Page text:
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Associate professor Yanluan Lin publishes paper revealing the causes of model dry and warm bias over central U.S. and its impact on future climate projections

Associate professor Yanluan Lin publishes paper revealing the causes of model dry and warm bias over central U.S. and its impact on future climate projections

On October 12th, Associate Professor Yanluan Lin from the Department of Earth System Science (hereinafter abbreviated as DESS) at Tsinghua University, as the first and corresponding author, published a paper entitled “Causes of model dry and warm bias over central U.S. and impact on climate projections” in Nature Communications. This study reveals the causes of the widespread warm and dry bias among 19 GCMs and investigated its impact on future climate projections.

Despite several decades of research to improve climate models, systematic biases of precipitation and temperature still persist on continental scales in the majority of climate models. These systematic biases pose significant uncertainties in the future projection of climate change in these regions. Among the model biases, one of the most conspicuous is the summertime warm and dry bias over the central U.S. that has persisted in many generations of regional and global climate models. For instance, the largest warm bias out of 19 GCMs reaches as high as 6.6K. Previous studies suggested that the land -atmosphere (soil moisture) feedback is crucial in causing the model deficiencies. Soil moisture deficit in this region can directly impact on the partitioning of diurnal radiative energy between latent and sensible heat fluxes through local evapotranspiration. Consequently, it influences the formation of shallow cumulus through planetary boundary layer interaction. Soil moisture deficit and the resultant underestimated shallow cumulus can lead to an excess of surface temperature and, meanwhile, reduce the formation of precipitation. Though these feedbacks have been extensively discussed, the origins of the biases are still unclear. Additionally, how the warm and dry bias impacts on future climate projection remains unclear and needs to be understood. Based on a massive observation data set, this study suggests that the cause of the identified warm/dry bias is likely triggered by the precipitation deficit arising from the model’s failure to capture large precipitation events, followed by strong and complex land–atmosphere interactions in different time scales. In addition, this study quantitatively analyzes the contribution of different feedbacks on the warm and dry bias, which would be beneficial to the development of the model.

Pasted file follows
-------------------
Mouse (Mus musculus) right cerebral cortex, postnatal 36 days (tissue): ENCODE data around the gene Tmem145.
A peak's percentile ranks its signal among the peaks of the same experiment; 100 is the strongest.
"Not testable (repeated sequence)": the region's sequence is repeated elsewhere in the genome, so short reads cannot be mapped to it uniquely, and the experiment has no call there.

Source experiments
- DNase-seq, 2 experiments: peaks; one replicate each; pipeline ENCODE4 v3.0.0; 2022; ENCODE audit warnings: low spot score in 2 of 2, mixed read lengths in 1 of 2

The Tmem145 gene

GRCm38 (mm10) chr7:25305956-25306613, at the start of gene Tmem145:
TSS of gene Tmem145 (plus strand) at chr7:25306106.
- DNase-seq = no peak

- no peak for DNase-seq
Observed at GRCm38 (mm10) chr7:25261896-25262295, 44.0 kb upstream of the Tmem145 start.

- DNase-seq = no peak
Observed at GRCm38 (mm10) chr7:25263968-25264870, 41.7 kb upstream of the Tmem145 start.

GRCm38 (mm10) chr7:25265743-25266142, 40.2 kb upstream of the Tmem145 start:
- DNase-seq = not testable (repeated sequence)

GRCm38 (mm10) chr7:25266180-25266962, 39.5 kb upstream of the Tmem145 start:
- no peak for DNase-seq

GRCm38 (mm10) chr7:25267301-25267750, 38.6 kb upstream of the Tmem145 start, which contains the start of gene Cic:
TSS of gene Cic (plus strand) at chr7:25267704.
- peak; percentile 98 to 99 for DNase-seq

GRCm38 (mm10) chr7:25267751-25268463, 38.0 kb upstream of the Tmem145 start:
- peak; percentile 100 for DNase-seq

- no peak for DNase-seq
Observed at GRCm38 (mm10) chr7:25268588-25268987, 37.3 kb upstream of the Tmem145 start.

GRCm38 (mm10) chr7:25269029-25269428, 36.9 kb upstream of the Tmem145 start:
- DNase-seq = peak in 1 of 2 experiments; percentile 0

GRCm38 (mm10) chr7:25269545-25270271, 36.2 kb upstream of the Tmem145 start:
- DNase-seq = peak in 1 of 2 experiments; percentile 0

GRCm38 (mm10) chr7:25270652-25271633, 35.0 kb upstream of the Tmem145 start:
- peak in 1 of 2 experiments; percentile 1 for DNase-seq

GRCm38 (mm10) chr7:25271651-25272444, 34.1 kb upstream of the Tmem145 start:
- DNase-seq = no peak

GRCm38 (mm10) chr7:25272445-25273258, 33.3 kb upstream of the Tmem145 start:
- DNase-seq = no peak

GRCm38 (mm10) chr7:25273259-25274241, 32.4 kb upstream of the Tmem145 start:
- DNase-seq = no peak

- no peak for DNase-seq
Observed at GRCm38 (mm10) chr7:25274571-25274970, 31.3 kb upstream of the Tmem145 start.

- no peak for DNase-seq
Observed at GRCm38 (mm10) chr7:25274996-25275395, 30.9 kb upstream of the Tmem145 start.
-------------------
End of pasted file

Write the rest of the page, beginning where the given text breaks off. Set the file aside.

The study further reveals a robust linear relationship between the projected warming and the present-day warm bias, which is used to empirically correct future temperature projections. By the end of the 21st century under the RCP8.5 scenario, the corrections substantially narrow the intermodel spread of the projections and reduce the projected temperature by 2.5K, resulting mainly from the removal of the warm bias. Instead of a sharp decrease, after this correction the projected precipitation is nearly neutral for all scenarios. Meanwhile, the correction leads to a much narrower spread of future changes among the models than one directly simulated by the models, which can have important implications for appropriate decision making.

a. Scatter plot of the summertime temperature bias and precipitation bias over the central U.S. from 19 CMIP5 historical simulations during the reference period 1979–2005.
b. Seasonal evolution of temperature and precipitation biases for the good group. The solid circle contains the models selected as good group.
c. Same as b but for the bad group. The dash circle contains the models selected as bad group. 

a. Boxplot of temperature changes with (red)/without (blue) bias correction for the three scenarios.
b. As in a but for absolute temperature. Solid dots in the first columns represent the observations (averaged over 1980–1999).

Associate professor Yanluan Lin has published three articles in Nature Communications since 2015. His research group focuses on the understanding of different weather systems and their responses to climate change, and future projections using GCMs. The results would benefit the development of more effective strategies for climate change adaptation, water resource management, and environmental protection. PhD candidate Wenhao Dong, instructed by Associate Professor Yanluan Lin, is the joint first author of this article, and Professor Minghua Zhang from Stony Brook University is the joint corresponding author. Associate Professor Wei Xue from the Department of Computer Science and Technology and Professor Yong Luo from DESS also contributed to the paper.

Article link: http://www.nature.com/articles/s41467-017-01040-2

(Edited by Guo Lili, Zhu Lvhe)